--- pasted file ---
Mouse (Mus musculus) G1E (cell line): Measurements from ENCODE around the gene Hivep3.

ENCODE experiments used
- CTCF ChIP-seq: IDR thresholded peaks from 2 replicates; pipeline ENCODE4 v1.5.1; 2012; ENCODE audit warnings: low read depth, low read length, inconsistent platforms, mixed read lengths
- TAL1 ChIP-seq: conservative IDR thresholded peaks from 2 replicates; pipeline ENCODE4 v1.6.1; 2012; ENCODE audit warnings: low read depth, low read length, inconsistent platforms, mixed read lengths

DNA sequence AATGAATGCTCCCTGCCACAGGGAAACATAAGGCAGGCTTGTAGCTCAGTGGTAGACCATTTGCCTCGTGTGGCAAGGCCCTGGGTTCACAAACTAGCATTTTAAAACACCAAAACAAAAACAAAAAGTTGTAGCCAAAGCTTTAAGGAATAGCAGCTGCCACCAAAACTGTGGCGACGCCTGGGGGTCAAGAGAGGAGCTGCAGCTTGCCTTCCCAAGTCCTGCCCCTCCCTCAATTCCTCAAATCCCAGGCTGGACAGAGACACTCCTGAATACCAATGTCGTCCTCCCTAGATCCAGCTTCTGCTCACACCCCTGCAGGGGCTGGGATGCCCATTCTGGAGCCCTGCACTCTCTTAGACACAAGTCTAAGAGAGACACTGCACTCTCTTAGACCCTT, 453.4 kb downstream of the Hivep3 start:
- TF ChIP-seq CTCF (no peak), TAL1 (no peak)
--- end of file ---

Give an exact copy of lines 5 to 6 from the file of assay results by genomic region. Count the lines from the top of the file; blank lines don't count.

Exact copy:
DNA sequence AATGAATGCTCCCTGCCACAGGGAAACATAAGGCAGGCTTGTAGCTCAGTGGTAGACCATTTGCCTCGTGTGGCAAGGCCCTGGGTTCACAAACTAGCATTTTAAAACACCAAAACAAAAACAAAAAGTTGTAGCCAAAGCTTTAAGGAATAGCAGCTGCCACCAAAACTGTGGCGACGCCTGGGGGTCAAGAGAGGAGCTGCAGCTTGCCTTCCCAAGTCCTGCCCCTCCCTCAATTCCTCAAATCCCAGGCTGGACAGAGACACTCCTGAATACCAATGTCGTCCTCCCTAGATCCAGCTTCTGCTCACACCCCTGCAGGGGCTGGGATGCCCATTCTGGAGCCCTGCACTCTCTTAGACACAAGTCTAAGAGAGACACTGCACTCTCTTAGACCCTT, 453.4 kb downstream of the Hivep3 start:
- TF ChIP-seq CTCF (no peak), TAL1 (no peak)